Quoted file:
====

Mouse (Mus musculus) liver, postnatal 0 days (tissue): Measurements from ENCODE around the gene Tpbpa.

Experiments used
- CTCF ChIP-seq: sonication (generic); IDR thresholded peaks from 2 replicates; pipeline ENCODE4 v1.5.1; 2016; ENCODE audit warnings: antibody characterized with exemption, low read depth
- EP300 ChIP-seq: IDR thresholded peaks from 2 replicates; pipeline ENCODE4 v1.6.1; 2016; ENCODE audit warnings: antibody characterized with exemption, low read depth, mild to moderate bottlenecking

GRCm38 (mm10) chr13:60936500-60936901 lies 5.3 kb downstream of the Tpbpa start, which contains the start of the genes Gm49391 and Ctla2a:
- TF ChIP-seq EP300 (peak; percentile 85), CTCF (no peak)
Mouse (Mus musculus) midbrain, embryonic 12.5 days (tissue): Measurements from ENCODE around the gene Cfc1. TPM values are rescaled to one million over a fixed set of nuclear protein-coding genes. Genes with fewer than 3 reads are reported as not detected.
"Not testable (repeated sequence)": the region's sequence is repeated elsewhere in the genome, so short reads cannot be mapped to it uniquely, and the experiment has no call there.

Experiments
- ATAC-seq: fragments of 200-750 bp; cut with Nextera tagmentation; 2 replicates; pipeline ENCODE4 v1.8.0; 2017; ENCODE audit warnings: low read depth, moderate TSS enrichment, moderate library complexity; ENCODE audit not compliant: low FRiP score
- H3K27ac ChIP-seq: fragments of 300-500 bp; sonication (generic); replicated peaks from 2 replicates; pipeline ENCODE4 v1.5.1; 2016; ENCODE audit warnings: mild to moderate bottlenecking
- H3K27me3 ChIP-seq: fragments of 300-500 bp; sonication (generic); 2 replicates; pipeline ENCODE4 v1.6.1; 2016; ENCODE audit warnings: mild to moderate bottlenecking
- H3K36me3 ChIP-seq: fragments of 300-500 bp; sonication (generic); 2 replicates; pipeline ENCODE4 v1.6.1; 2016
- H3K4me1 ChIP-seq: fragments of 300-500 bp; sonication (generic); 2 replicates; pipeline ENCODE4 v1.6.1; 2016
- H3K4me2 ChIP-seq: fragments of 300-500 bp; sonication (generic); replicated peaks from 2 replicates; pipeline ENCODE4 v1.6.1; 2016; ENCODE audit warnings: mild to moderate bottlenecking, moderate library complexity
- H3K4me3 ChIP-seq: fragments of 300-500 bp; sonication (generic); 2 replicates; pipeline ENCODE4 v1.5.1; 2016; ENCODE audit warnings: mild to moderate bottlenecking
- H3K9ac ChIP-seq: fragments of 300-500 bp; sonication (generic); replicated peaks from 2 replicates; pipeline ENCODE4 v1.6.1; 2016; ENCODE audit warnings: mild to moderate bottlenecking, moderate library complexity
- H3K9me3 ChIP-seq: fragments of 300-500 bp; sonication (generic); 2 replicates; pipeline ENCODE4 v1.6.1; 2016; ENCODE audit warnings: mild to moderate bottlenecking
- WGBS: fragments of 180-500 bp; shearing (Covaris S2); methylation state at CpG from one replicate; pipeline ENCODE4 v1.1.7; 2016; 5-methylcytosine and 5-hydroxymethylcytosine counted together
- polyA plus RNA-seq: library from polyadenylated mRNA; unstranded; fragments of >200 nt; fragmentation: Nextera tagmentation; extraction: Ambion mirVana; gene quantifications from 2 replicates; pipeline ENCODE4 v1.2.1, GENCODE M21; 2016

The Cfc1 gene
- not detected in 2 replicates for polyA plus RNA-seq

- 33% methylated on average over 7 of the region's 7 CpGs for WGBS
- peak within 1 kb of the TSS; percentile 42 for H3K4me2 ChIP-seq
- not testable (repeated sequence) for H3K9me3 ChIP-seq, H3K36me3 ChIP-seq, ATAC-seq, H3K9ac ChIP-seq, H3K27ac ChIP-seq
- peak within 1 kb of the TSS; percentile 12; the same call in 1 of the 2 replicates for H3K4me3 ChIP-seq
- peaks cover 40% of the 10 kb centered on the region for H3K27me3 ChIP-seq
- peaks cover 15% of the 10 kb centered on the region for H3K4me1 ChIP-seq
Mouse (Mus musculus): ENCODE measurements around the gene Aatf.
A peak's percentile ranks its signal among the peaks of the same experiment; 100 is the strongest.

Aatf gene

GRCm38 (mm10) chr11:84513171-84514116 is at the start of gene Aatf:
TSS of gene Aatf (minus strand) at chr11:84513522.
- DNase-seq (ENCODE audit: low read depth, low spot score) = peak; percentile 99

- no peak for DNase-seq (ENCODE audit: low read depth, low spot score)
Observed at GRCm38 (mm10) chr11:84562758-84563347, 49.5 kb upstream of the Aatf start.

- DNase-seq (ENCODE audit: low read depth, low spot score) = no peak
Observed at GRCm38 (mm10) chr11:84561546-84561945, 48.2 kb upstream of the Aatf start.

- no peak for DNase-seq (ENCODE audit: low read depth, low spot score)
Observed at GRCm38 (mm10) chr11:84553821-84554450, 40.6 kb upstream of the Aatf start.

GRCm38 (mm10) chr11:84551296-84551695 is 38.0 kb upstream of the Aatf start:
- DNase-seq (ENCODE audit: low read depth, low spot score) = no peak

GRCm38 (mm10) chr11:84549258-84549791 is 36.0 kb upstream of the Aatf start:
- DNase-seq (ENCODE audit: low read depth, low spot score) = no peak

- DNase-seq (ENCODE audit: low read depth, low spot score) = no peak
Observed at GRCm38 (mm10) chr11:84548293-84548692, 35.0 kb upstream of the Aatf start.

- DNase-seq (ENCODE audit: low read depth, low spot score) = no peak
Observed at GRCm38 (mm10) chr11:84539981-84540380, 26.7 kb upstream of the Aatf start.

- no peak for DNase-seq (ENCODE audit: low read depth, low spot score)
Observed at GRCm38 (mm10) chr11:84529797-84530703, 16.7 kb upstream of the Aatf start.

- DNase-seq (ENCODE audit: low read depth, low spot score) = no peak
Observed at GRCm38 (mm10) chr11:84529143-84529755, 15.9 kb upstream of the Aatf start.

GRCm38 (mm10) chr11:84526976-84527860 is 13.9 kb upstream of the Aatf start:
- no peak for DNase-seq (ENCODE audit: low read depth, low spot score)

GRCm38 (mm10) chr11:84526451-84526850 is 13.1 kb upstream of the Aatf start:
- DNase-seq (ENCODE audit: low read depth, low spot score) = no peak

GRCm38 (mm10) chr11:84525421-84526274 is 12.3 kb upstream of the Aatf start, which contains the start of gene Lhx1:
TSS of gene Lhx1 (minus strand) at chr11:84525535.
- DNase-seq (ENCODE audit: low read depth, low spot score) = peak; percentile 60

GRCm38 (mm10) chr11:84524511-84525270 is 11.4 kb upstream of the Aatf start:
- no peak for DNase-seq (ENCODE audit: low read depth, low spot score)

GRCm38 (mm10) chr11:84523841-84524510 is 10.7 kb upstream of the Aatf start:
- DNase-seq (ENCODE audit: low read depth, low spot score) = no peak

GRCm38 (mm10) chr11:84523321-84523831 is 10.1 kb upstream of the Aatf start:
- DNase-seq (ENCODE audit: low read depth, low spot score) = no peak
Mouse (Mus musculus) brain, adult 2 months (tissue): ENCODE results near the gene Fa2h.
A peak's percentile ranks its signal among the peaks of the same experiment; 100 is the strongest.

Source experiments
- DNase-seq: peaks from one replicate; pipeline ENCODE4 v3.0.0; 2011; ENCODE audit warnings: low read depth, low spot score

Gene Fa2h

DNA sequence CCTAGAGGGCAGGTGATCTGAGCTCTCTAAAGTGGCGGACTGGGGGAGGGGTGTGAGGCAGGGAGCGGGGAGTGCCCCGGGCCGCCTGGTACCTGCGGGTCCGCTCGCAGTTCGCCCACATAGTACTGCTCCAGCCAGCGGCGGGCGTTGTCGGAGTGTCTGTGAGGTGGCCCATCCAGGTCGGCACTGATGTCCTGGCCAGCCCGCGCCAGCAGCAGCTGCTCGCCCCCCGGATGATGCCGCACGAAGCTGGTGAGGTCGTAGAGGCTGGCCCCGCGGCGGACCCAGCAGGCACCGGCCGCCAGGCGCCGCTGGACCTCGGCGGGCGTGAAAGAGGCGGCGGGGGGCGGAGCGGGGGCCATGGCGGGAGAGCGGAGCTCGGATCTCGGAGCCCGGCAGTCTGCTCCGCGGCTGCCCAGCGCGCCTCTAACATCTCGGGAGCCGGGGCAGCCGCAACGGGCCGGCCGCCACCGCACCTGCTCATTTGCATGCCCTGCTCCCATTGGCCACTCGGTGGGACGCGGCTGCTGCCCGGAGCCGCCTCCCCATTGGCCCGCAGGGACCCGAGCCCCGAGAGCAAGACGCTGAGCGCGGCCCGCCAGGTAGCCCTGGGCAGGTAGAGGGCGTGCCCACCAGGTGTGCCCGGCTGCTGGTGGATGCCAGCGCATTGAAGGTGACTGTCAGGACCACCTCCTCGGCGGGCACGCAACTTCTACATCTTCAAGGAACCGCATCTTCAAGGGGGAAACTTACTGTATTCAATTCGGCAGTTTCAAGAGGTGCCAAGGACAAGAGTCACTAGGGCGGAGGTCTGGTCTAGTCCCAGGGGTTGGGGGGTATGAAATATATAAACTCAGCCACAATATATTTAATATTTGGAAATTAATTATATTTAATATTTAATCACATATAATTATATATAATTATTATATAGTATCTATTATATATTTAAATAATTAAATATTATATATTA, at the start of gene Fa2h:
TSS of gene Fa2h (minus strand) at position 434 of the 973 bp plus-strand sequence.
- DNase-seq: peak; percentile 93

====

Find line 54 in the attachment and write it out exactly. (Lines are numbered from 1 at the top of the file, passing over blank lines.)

- no peak for DNase-seq (ENCODE audit: low read depth, low spot score)